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Late 1920s singing sensation and actress Helen Kane is one of my favourites. With her coquettish vocals, a distinct Bronx dialect and risqué lyrics, she gave the flappers a voice. One look at those big, expressive brown eyes and bee-stung lips, it is no wonder why the original “The Boop-Boop-a-Doop Girl” inspired the legend that is Betty Boop. Helen Kane was like an all singing, all dancing kewpie doll come to life – armed with sass a plenty. “If it’s naughty to vamp the men / sleep each morning till after ten / then the answer is yes, I want to be bad!”, she sang in 1929.


Born Helen Schroeder on August 4, 1903 in the Bronx, Kane was starstruck from an early age. By the time she was 15-years old, Helen was performing onstage professionally, touring the Orpheum Circuit with the Marx Brothers. Kane spent the early and mid-1920’s trouping in vaudeville as a singer and played the New York Palace for the first time in 1921.

In 1928 Helen Kane was appearing at the Paramount Theater in Times Square. She was singing the popular song “That’s My Weakness Now,” when she interpolated the scat lyrics “Boop-Boop-a-Doop.” “I just put it in at one of the rehearsals,” she later said. “A sort of interlude. It’s hard to explain – I haven’t explained it to myself yet. It’s like vo-de-o-do, Crosby with boo-boo-boo and Durante with cha-cha-cha.”

Helen Kane

Helen Kane

The audience went crazy and only four days later, Helen Kane’s name went up in lights. Seemingly overnight, she came out a star. “One day I had fifty cents,” Helen laughed, “and the next day I had $50,000.”

At the height of her fame in late 1928 and early 1929, there were Helen Kane dolls and Helen Kane look-alike contests, appearances on radio and in nightclubs. “Money was falling off trees,” the singer said of her big success in 1928.

In 1929, Paramount Pictures signed Helen Kane to appear in a series of early musicals. Her first of three 1929 films was a comedy titled Nothing But the Truth, in which Helen has a small role but she got to sing “Do Something”. She next went into a cute college musical, Sweetie, starring Nancy Carroll. Kane was teamed with Jack Oakie – and the comedy couple handily stole the film.



Finger wave tutorial
My friend and frequent guest star of this blog, Jirina, does some of the very best finger waves that I’ve ever seen. I asked her to do a guest post on this 1920s and 1930s stable ‘do because I haven’t really seen any truly great tutorials on finger waving online before.

Instead of a simple blog post, we ended up filming a tutorial for your viewing pleasure!


Now, finger waves really aren’t the easiest of vintage hairdos to master; it takes time and practise to truly perfect this look. I’m still learning myself. But the results are so strikingly beautiful that it is most definitely worth any and all extra effort and time! Well done waves are like veritable works of art, in my humble opinion.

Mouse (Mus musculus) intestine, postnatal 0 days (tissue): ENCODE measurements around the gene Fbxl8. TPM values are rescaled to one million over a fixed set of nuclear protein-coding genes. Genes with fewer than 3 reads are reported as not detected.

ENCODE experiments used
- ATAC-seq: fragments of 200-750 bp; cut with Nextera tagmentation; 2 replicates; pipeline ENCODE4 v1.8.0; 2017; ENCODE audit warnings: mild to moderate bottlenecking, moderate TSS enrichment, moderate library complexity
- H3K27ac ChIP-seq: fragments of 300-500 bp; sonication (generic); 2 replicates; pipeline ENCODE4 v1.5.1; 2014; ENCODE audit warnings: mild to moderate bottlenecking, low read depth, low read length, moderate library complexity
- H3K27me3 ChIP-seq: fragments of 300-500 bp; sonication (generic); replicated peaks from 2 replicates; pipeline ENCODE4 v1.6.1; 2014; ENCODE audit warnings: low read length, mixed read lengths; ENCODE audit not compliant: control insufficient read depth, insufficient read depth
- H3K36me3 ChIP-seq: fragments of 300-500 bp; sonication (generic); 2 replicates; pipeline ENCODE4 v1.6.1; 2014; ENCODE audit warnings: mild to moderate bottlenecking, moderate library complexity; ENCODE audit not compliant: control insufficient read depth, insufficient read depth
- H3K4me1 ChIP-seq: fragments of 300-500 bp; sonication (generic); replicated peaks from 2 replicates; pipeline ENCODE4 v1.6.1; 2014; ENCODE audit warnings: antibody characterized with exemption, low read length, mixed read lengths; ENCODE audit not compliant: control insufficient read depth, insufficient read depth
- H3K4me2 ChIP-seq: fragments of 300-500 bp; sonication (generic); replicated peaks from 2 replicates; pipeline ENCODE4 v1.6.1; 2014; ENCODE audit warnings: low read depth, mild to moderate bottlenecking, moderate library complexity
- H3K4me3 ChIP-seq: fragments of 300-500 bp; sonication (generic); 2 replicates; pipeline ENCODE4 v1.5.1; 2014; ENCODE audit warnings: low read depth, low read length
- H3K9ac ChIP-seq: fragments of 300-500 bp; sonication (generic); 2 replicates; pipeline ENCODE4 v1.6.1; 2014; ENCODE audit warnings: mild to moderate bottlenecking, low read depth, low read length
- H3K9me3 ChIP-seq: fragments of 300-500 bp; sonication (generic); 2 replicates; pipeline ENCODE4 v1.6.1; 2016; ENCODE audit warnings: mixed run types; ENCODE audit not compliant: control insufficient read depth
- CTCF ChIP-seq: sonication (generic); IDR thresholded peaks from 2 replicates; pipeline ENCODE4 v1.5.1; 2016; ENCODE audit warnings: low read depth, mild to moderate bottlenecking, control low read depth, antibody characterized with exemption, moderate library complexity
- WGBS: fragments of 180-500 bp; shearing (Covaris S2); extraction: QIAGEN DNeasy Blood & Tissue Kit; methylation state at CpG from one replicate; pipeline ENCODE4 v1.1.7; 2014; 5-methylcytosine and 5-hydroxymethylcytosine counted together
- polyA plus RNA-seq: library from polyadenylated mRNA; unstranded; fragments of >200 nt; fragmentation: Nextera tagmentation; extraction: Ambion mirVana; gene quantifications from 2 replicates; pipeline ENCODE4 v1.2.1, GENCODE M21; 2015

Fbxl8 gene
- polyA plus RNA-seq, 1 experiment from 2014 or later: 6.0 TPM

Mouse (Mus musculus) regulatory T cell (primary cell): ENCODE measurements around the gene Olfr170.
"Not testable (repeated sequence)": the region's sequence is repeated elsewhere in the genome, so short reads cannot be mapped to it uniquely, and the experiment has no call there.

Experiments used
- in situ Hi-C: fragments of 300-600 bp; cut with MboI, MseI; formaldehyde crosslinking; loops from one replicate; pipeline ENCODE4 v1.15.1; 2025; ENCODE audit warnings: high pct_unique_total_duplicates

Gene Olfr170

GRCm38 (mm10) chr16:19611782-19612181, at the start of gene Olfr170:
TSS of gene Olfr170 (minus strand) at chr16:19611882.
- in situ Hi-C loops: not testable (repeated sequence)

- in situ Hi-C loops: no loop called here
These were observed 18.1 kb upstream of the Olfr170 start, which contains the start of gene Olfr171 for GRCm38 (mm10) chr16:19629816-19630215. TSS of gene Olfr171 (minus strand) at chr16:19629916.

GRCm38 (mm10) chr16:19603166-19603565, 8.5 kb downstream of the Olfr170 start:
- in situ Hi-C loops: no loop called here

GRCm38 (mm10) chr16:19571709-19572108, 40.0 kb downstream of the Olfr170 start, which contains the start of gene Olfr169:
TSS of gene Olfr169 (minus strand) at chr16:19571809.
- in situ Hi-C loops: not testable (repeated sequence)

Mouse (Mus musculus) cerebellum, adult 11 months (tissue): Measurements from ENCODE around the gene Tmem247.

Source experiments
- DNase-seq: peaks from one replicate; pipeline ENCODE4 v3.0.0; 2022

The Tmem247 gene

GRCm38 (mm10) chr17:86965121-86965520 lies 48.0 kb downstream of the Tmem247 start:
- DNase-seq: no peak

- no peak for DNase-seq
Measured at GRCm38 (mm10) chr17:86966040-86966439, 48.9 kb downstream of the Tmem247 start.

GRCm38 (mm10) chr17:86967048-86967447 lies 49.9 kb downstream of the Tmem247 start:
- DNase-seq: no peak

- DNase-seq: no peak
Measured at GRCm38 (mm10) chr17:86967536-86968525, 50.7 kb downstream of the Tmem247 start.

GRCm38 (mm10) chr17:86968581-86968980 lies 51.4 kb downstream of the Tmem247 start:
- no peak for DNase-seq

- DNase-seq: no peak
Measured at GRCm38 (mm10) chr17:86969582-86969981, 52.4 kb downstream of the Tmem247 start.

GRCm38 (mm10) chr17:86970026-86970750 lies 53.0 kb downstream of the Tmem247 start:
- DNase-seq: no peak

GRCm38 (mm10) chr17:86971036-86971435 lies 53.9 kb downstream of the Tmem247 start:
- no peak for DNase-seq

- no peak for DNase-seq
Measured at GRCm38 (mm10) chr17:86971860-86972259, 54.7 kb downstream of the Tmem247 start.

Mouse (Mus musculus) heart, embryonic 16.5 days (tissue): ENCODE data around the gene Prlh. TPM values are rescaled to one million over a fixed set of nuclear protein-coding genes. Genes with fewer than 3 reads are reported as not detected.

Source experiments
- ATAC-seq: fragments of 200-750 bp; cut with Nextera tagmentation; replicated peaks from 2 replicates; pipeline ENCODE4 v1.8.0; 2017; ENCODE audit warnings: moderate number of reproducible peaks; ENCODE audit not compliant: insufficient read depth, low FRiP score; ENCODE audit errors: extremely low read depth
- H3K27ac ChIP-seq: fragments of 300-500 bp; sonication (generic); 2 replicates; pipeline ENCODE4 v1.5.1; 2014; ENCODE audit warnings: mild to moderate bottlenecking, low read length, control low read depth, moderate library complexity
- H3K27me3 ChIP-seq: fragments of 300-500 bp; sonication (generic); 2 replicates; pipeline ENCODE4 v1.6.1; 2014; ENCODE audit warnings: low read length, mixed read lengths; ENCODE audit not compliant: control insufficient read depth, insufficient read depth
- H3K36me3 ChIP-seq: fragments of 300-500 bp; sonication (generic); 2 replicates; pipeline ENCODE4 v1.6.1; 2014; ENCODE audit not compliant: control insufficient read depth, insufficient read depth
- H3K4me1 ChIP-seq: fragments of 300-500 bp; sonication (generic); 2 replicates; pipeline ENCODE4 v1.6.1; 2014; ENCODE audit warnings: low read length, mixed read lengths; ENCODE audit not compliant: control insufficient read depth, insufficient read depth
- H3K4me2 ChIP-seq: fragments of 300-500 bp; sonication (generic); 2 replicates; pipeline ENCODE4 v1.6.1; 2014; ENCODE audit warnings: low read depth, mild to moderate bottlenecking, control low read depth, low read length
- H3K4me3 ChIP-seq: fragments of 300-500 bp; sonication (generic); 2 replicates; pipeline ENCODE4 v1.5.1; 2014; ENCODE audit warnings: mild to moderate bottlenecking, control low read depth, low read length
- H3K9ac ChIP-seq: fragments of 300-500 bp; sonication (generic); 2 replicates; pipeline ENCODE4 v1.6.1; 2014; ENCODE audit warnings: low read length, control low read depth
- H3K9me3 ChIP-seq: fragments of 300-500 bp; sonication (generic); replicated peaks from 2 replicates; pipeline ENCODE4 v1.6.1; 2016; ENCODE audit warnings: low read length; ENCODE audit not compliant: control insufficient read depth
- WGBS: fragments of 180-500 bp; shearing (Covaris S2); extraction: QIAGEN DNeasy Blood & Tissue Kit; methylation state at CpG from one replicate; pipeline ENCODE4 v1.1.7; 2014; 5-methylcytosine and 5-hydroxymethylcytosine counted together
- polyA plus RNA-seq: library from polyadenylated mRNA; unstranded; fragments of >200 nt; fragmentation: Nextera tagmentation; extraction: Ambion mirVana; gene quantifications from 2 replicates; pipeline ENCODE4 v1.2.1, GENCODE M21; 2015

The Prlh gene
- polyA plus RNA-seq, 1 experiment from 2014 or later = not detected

Some of the tutorials that I’ve come by online suggest finger waving on natural hair, some even recommend sleeping with wave clips on. We find this unnecessarily difficult and uncomfortable. Both Jirina and I have straight hair so we curl our hair the night before as it gives a great base for the waves. We used air rollers but you can do tight pin curls or use sponge rollers, whatever suits your fancy. Then brush the hair out in the morning, style and set the wave clips. Have breakfast, do your make-up and other morning tasks before removing the wave clips after a minimum time of about half an hour – the more time, the better. Then style, comb a little, spray – and voilà!

Well, watch the video and you’ll see what I mean.


Note: in order to keep things as simple as possible, we didn’t wave the whole head this time but only the front. You can, of course, wave the back of your hair as well with this same technique.

Tools of the trade:

  • Wave clips (waving clamps) – you can get some at Sally Beauty, for example

  • Lottabody or another setting lotion of choice

  • Hairspray

  • Hair brush and a rattail comb

  • and, perhaps, some bobby pins

  • originally posted on December 2, 2012

    February 16, 2014 Femme Stuff Tutorials
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    Welcome to 21st Century Flapper!
    My name is Riikka and I hail from Helsinki, Finland. I'm a film researcher and a freelance journalist, a sartorial devotee of vintage fashion and endlessly fascinated by early 20th century visual culture. I write about film, fashion, design, architecture - and all things old and pretty.

    Olen helsinkiläinen elokuvatutkija ja toimittaja, jolle 1900-luvun alkupuolen visuaalinen kulttuuri on todellinen intohimo. Blogi sivuaa kiinnostuksen kohteitani 1920- ja 1930-luvun elokuvista aina ajan muotiin ja designiin asti.

    Don’t hesitate to say hi or contact in case of any questions at
    riikka @ 21stcenturyflapper.com

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